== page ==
If you were recently in an auto accident, then you are probably dealing with a lot of stress. You might have serious auto repair bills, medical bills, and possibly even towing costs. If you were seriously hurt, then you might not even be able to actually work for a few weeks. In other words, you might have been hit with some serious financial burdens as a direct result of that accident.
Thankfully, you do have one tool that you can use to get that money back: a lawsuit. Unfortunately, lawsuits can differ quite a bit from state to state, so it's critical that you understand exactly how auto accidents work in your state. To help you get started, here are a couple of the key rules that you need to be familiar with before officially filing an auto accident lawsuit in the state of Delaware:
The concept of comparative fault is extremely important when it comes to auto accidents. The general idea is that comparative fault determines the impact that responsibility has on the awarded compensation. In short, the more responsible that you were for your injuries, the less money that you will get if you win your lawsuit.
Every state has pretty different laws on the subject, with some states being harsh and others being very lenient. Harsher states will eliminate any compensation if you were even 1% responsible, while more lenient states will allow you to collect some money, even if you were 99% responsible.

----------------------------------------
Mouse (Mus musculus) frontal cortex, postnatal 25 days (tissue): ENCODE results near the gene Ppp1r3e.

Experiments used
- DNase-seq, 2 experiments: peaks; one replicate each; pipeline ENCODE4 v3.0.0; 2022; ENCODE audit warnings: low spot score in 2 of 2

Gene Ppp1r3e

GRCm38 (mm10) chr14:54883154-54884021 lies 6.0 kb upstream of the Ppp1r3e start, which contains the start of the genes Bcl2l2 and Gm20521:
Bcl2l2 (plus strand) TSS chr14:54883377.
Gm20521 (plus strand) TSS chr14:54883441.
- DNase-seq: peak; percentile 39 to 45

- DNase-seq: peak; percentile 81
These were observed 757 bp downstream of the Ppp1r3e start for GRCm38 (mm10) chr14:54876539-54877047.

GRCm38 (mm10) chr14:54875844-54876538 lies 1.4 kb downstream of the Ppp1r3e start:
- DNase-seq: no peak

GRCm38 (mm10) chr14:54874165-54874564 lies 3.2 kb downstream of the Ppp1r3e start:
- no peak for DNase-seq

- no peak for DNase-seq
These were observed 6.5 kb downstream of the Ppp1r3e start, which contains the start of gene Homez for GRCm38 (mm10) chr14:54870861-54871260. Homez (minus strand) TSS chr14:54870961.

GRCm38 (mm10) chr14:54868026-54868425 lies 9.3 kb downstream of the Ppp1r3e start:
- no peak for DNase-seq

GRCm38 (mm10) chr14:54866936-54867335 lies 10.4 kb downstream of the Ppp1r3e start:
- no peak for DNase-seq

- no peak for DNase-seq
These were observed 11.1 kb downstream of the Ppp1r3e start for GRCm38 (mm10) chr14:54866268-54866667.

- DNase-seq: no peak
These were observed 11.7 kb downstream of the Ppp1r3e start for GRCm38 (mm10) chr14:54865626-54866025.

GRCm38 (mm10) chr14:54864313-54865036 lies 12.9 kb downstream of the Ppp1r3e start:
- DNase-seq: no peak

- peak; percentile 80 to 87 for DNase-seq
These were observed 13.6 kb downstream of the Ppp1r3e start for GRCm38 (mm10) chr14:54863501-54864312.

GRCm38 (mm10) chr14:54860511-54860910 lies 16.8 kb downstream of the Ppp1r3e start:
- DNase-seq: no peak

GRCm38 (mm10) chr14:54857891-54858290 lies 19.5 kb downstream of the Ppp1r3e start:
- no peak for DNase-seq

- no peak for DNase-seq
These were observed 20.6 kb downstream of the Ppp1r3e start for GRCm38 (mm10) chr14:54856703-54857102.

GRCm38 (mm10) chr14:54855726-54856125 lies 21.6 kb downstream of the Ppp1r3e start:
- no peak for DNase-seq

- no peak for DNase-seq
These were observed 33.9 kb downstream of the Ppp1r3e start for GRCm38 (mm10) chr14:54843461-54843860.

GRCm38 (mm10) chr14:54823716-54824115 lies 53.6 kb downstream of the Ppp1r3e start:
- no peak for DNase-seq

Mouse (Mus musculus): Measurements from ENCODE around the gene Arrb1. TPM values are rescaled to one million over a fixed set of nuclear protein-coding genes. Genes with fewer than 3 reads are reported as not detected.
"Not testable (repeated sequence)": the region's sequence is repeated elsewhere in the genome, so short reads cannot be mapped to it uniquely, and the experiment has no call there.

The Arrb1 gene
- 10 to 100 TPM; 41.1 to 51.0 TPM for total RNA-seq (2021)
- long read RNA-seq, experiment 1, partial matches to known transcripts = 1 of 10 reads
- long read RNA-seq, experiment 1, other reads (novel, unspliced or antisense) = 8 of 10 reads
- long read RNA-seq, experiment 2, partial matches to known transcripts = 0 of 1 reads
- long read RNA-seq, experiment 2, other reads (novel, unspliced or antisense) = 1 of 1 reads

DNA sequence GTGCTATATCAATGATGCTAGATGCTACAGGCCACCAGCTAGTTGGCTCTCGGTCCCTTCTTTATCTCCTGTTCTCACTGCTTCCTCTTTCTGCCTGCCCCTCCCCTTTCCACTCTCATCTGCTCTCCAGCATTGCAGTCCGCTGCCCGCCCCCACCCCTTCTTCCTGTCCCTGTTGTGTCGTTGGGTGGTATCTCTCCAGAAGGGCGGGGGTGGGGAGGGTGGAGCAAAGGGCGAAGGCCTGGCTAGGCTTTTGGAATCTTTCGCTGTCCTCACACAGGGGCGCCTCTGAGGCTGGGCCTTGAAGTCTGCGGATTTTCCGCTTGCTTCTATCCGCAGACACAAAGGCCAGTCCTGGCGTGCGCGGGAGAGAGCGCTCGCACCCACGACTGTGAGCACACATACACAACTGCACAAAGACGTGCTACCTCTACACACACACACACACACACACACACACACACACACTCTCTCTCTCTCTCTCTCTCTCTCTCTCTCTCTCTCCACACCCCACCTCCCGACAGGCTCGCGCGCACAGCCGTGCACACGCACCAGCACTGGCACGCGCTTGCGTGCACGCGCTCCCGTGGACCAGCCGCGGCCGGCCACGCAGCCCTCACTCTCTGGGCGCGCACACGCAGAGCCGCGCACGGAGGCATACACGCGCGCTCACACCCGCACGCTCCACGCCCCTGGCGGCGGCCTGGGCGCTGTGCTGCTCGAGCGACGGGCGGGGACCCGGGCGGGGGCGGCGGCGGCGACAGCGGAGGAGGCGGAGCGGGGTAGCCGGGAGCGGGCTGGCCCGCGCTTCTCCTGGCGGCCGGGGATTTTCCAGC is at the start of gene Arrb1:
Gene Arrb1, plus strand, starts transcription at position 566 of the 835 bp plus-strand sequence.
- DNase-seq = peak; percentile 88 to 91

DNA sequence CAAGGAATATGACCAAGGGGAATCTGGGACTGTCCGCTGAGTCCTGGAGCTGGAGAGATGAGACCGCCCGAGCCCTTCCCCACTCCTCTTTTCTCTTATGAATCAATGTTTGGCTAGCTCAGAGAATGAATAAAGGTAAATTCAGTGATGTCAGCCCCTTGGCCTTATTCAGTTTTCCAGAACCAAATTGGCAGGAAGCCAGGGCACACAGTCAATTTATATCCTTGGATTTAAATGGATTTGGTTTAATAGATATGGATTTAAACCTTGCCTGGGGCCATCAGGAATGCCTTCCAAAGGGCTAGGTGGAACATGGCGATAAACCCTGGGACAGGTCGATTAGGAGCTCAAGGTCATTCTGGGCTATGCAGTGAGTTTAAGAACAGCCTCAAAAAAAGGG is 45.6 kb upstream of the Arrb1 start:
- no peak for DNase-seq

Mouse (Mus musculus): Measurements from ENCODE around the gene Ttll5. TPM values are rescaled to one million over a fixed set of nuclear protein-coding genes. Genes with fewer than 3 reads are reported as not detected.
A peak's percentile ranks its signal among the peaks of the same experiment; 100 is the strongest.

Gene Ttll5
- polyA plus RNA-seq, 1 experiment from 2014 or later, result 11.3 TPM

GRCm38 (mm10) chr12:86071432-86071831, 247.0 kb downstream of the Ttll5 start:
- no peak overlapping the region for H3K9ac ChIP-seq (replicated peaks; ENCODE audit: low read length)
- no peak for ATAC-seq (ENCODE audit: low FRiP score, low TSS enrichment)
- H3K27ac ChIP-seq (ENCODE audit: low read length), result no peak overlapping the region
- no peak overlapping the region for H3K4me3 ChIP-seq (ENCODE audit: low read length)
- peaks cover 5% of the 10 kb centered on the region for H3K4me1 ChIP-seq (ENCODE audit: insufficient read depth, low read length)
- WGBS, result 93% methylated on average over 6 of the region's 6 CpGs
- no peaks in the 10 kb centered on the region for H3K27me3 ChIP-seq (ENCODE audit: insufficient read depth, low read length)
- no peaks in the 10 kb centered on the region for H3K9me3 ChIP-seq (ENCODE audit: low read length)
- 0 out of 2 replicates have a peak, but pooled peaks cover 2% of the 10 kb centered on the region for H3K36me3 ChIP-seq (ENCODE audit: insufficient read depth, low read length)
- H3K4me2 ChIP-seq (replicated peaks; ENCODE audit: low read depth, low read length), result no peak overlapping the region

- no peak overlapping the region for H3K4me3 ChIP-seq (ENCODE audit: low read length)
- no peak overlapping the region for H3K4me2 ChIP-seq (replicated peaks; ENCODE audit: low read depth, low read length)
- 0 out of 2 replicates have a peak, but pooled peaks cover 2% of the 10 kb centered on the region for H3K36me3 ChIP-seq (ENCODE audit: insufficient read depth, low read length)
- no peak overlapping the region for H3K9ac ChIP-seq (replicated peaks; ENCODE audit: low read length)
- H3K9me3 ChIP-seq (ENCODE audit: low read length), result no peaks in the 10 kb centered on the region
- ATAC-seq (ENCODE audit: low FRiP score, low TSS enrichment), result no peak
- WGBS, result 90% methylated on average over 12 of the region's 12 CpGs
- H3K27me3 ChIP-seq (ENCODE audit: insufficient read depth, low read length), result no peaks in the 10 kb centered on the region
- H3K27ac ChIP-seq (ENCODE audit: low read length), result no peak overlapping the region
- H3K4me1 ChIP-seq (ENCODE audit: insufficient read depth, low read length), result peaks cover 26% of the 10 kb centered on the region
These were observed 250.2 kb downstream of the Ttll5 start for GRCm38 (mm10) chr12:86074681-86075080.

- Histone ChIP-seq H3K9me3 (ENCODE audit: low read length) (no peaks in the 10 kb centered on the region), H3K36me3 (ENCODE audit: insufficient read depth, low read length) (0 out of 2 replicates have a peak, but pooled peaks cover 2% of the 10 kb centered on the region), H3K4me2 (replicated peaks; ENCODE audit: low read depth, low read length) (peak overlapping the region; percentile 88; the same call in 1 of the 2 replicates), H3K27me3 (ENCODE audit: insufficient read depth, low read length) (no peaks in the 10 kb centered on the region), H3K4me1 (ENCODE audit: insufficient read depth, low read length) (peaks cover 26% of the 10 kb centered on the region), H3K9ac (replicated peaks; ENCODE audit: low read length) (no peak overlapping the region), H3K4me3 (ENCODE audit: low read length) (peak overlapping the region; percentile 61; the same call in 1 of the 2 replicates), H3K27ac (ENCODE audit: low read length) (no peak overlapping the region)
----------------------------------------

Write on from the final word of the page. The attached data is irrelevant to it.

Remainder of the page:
Delaware splits the difference, allowing you to collect some money as long as you were no more than 50% responsible. If you were more than 50% responsible, then you won't actually get any money at all.
Damage caps effectively limit the amount of money that you may be awarded. Some states have strict caps on noneconomic damages, while other states may have caps on the overall amount of money that be awarded, which means that both economic and noneconomic damages are subject to the cap. Other states have no caps at all, meaning that you can ask for as much money as you want (although that doesn't actually mean that you will be awarded the amount that you initially asked for).
Fortunately for you, Delaware does not have any explicit damage caps when it comes to personal injury lawsuits. This means that you are not limited in the amount of money that you can ask for. If you feel that your pain and suffering amount to millions and millions of dollars, then you are perfectly free to pursue such an award. If you actually live in Arizona, contact a local attorney like Knochel Law Offices P.C. about your state's laws.